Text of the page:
- As citizens of this country, all of our commitments are about making the place we live better, and the state of society directly affects our lives.
- The reality, however, is that 12 months from now, with personal interests already vetted within the political class, electoral reforms will remain a mirage and, if undertaken, could be very cosmetic.
- So it is more likely than not that we will go to the next election with several unresolved issues from the previous elections.
I spent the last week reflecting on the state of Project Kenya. One might wonder why this should be a concern of this column. The reality is that as citizens of this country all of our commitments are about making the place we live better, and the state of society directly affects our lives. It is therefore important that each of us stop being a spectator and commit to shaping the direction of our country.
Speaking to a few friends, Kenya is at an inflection point. We have an election in a little over a year. However, our state of preparedness is severely lacking. The IEBC selection panel is interviewing four commissioners to fill vacancies in the electoral body. They should join their three colleagues and work miracles for the country to have credible elections in 2022.
Calls for certain levels of electoral reform are also gaining in urgency. The reality, however, is that 12 months from now, with personal interests already vetted within the political class, electoral reforms will remain a mirage and, if undertaken, could be very cosmetic. So it is more likely than not that we will go to the next election with several unresolved issues from the previous elections. With this prognosis, one can only hope that these elections will be credible, peaceful and fair and that they will be unifying and non-confrontational. The country has had both types of elections, 2002 and 2007 representing the good and the bad respectively. It is incumbent upon all of us to observe and engage constantly to ensure that we are targeting the former and not the latter.
The next question is the state of our institutions. Credible, strong and independent public institutions are the building blocks of a progressive society.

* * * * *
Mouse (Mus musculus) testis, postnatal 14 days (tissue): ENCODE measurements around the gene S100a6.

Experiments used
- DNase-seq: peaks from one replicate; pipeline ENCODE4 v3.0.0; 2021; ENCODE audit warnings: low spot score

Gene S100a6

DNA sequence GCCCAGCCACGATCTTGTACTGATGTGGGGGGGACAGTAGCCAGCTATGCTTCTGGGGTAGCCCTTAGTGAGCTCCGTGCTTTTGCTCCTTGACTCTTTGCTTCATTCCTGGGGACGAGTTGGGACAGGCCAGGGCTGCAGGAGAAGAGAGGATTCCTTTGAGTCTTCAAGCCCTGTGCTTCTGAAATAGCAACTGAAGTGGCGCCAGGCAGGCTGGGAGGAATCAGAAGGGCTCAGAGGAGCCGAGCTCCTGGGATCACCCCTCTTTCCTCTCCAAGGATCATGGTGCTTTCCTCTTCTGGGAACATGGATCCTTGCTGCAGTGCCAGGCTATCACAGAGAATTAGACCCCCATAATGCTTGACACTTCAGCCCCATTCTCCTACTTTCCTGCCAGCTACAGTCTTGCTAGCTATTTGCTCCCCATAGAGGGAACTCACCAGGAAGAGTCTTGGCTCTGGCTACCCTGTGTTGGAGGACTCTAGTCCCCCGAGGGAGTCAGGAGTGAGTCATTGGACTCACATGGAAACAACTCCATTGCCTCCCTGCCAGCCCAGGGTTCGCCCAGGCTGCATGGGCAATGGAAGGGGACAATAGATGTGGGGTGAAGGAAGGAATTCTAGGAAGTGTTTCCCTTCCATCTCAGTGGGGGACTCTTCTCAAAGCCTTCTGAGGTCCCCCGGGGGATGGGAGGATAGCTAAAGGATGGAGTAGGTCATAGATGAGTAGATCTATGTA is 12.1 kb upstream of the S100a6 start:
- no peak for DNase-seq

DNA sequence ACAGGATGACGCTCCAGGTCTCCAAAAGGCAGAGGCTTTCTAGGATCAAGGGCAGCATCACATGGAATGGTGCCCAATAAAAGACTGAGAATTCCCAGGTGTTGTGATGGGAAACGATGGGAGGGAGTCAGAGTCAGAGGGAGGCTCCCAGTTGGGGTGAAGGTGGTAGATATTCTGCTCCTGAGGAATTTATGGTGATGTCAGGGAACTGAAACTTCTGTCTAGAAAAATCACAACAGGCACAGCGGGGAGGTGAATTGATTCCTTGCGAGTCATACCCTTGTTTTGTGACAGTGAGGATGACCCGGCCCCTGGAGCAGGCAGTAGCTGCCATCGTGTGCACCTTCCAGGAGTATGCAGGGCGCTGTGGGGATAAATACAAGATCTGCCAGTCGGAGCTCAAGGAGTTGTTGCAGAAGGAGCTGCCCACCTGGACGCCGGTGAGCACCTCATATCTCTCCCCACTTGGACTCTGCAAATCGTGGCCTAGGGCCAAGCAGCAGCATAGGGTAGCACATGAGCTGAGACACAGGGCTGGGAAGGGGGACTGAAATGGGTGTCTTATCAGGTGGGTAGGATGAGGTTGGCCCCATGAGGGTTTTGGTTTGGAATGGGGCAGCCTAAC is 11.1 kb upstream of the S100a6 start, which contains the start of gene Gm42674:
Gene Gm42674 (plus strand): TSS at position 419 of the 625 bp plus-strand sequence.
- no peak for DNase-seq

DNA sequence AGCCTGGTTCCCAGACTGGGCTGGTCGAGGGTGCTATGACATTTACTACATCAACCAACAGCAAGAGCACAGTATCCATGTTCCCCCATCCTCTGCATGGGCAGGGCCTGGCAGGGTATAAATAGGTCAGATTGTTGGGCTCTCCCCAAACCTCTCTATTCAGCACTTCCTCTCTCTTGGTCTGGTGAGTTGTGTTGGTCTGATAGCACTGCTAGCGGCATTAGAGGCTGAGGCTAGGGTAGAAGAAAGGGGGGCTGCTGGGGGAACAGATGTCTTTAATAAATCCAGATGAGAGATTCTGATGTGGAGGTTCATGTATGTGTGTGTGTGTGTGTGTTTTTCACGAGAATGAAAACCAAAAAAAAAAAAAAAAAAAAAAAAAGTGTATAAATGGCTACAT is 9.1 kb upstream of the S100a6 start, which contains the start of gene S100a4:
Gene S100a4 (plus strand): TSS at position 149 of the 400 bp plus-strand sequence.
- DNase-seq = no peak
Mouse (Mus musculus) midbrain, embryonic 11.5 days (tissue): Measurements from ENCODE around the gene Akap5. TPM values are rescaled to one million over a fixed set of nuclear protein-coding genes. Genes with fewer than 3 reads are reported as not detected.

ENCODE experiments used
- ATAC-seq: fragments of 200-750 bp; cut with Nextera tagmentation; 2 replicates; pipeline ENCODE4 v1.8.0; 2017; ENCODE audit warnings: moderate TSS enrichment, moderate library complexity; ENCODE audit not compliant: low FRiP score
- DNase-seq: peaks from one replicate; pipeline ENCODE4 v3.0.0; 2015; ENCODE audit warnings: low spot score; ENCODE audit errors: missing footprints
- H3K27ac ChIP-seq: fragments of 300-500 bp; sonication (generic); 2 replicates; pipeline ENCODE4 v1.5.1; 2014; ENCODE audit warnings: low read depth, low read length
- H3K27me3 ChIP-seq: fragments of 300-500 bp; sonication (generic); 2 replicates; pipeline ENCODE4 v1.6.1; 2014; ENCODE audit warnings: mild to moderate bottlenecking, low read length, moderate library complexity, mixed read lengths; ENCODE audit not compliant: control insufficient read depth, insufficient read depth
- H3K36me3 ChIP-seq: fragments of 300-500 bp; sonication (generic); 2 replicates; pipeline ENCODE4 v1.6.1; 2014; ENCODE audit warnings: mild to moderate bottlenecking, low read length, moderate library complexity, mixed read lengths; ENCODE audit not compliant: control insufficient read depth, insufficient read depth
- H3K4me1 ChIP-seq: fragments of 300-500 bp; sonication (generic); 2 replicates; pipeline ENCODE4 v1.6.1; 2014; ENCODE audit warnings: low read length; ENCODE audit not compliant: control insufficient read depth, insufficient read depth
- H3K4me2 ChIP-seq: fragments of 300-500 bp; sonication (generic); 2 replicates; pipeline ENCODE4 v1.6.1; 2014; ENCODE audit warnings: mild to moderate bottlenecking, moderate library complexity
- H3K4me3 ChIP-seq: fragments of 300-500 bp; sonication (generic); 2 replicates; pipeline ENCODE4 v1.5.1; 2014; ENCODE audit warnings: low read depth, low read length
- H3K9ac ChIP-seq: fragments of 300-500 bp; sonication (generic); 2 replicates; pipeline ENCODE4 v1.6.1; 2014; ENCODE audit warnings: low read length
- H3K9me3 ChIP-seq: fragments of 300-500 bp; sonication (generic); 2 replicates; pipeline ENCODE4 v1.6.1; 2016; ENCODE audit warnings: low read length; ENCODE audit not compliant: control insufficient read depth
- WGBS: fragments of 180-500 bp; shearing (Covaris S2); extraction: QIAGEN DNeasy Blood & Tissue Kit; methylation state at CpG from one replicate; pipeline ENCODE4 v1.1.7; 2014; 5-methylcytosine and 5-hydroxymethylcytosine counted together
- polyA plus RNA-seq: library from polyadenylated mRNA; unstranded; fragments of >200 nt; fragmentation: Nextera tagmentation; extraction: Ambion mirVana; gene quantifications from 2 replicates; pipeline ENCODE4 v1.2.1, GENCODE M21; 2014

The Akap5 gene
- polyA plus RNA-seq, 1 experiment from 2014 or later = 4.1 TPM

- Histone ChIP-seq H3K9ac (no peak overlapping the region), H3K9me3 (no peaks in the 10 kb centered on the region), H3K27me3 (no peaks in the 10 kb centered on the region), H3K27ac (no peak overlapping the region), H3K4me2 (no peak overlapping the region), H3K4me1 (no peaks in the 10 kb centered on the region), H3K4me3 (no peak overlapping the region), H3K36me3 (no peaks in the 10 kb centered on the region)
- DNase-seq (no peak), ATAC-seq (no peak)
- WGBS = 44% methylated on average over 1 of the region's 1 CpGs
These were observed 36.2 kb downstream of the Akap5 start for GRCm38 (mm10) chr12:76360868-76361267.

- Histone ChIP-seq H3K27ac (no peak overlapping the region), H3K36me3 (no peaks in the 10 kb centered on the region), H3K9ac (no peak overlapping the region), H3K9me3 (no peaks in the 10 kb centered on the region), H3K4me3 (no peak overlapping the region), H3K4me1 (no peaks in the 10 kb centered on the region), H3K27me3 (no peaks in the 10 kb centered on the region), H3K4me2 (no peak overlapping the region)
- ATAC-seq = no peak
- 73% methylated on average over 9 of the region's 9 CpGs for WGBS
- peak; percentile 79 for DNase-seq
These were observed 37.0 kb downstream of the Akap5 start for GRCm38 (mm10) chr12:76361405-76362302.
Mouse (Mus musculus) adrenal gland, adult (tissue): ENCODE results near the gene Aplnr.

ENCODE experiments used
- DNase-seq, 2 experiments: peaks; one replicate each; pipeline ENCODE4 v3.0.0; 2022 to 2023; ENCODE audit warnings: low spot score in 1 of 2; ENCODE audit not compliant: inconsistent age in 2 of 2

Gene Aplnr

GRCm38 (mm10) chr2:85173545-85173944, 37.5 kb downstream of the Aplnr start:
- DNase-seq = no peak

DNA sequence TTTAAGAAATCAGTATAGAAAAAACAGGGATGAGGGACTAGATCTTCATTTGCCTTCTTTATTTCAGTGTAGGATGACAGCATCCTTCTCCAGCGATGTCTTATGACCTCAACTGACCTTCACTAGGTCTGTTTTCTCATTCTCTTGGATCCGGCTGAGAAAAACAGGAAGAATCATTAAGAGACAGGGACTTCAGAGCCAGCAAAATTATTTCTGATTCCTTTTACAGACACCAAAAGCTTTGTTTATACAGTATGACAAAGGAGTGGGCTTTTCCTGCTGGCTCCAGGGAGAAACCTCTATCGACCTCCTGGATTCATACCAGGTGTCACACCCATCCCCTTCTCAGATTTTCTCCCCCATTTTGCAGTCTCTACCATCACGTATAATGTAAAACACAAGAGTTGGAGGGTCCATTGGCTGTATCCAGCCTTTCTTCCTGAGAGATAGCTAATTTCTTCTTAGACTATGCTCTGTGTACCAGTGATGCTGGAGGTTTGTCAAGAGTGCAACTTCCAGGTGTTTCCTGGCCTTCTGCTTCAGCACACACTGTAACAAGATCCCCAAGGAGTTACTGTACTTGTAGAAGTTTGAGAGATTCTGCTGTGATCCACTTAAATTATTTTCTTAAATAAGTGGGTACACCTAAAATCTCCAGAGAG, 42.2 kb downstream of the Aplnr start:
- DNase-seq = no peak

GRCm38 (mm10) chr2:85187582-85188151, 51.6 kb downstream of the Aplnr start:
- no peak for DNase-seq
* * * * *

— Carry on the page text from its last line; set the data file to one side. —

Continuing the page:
The Constitution sought to support institutional building and strengthening. New agencies were created with an emphasis on improving service delivery. Existing institutions have been restructured to ensure their effectiveness. And constitutional principles have been promulgated to guarantee new and existing institutions independence and space to exercise.
However, an examination of the current Kenyan landscape reveals a largely deplorable situation. The country is full of independent commissions and offices whose only relevance is to act as an agency to address employment issues. They ensure that a good number of Kenyans earn a living.
Beyond that, there isn’t much to complain about when it comes to their tenure. The government can be blamed for this development. It has played a major role in weakening these institutions both through the terms of appointment and through its relations with these bodies. Citizens, too, are to be blamed for allowing the deterioration and sometimes for being complicit in the process.
As we discussed last week, citizens are essential to transforming society. The duty of citizens demands that we reflect on our responsibilities and influence. Empowerment is the key. It is about seeking information on the evolution of our society. Without sufficient facts, we become easier to manipulate and unable to influence. It is for this reason that efforts to learn and educate the public must continue.
Citizens must also recognize that there is strength in unity. As long as we see ourselves first as members of our ethnic communities and oppose other ethnic groups, we will not respect our sovereign responsibility. All too often, people think that the only way to be successful is to either appeal to ethnic sentiment or to surround themselves with those in their community.
Members of other communities are seen as enemies and do not deserve any involvement in nation building. The result is ethnic animosity and competition. This approach cannot allow citizens to control their rulers and help solve the country’s problems.
As I thought about these questions, I was tempted to abandon the country. The only question left was this? I’m sure that’s a question several people can think of as well.